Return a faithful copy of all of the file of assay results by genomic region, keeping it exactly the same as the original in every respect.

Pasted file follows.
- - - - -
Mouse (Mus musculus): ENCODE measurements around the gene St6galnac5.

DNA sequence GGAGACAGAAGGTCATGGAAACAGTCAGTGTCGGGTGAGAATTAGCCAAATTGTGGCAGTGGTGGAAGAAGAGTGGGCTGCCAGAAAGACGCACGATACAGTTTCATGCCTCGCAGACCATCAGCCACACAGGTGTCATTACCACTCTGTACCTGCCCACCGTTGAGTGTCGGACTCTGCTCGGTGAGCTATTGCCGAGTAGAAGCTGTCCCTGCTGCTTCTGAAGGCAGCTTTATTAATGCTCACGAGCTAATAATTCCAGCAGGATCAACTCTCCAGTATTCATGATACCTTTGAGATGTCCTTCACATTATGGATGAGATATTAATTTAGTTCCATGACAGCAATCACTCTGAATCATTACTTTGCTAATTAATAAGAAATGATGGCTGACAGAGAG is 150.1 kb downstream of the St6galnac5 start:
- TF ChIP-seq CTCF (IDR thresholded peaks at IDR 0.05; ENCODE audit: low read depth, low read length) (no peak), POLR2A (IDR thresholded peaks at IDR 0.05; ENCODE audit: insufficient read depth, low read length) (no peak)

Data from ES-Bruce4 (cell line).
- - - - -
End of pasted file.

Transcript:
Mouse (Mus musculus): ENCODE measurements around the gene St6galnac5.

DNA sequence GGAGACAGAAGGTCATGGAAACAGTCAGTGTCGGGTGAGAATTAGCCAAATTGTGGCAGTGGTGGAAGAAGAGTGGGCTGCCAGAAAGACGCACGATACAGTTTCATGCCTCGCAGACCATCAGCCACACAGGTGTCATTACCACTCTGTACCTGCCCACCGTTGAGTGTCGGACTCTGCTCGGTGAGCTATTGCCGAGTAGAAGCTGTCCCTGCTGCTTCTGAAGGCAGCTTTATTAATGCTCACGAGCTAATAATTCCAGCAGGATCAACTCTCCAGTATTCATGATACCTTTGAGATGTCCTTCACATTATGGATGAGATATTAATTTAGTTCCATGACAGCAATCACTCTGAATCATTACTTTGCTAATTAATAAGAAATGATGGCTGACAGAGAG is 150.1 kb downstream of the St6galnac5 start:
- TF ChIP-seq CTCF (IDR thresholded peaks at IDR 0.05; ENCODE audit: low read depth, low read length) (no peak), POLR2A (IDR thresholded peaks at IDR 0.05; ENCODE audit: insufficient read depth, low read length) (no peak)

Data from ES-Bruce4 (cell line).